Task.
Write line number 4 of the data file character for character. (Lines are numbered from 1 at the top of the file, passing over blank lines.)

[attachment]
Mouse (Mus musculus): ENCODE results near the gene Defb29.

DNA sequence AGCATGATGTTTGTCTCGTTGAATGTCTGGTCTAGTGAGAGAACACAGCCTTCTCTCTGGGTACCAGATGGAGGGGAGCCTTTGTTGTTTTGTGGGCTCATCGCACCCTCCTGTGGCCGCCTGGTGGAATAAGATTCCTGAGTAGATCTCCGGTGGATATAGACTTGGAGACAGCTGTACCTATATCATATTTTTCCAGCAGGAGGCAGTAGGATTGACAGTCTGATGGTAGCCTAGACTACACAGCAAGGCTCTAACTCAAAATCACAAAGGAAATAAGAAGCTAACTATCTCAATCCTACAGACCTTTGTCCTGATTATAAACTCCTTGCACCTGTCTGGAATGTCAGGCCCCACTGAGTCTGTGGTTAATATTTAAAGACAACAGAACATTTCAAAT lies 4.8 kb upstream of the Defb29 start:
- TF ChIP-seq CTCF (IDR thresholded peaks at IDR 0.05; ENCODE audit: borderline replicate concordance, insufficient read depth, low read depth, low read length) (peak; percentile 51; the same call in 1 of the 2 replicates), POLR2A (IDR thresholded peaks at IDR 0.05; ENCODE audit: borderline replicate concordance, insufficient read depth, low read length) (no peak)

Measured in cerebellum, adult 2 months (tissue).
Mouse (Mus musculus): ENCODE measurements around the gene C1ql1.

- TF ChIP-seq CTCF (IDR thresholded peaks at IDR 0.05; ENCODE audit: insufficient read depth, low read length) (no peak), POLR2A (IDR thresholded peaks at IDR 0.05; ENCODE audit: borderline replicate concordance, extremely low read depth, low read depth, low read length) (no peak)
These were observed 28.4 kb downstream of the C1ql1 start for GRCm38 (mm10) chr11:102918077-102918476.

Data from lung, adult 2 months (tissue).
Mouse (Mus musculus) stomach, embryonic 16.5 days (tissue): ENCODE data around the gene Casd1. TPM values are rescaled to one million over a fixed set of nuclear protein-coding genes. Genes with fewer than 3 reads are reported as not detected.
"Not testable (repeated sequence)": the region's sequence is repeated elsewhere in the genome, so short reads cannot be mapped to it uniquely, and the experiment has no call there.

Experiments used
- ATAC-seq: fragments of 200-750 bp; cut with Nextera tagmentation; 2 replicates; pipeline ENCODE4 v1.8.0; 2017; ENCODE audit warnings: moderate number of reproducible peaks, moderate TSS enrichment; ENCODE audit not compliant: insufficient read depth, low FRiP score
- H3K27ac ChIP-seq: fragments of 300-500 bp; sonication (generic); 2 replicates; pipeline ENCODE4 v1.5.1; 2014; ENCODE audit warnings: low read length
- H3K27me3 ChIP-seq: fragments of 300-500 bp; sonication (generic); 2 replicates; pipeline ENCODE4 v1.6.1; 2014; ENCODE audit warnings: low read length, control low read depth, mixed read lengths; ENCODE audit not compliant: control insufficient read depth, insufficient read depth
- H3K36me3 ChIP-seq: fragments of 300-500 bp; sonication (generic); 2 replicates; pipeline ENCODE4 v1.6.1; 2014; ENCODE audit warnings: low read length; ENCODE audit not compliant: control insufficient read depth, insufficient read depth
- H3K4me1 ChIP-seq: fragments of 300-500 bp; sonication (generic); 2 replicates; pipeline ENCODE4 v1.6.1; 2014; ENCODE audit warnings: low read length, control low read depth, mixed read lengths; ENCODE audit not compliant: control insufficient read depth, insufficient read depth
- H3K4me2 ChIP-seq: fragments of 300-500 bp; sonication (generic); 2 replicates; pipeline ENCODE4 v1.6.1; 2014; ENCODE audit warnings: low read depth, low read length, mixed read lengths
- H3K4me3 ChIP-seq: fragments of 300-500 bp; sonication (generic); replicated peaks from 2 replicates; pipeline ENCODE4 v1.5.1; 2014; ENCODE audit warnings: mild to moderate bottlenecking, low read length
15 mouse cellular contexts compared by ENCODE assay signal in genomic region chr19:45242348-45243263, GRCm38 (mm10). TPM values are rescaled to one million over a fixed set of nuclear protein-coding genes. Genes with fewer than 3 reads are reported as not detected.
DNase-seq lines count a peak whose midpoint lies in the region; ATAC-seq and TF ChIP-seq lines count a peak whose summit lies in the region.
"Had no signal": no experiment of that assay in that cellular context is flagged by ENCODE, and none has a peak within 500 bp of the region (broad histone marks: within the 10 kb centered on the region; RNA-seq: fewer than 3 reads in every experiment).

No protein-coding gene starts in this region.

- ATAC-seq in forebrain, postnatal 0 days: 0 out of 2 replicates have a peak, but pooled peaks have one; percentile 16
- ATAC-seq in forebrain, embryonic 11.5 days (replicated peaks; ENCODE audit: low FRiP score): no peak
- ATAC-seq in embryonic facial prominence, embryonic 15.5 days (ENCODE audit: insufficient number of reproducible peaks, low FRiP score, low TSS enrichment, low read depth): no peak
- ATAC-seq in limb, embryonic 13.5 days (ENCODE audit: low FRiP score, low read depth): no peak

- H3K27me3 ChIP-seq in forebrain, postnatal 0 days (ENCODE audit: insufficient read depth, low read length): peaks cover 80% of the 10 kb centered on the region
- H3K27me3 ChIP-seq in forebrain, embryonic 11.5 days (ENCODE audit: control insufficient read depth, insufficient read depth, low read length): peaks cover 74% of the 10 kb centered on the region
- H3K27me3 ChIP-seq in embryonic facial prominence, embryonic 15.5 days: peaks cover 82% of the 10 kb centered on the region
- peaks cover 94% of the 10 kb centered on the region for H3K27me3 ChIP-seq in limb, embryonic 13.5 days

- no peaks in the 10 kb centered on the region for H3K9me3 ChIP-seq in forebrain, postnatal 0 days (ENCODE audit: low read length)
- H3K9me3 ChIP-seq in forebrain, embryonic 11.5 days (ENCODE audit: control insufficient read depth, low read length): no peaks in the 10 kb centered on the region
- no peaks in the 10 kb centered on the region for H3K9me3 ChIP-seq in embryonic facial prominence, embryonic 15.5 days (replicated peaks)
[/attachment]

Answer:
Measured in cerebellum, adult 2 months (tissue).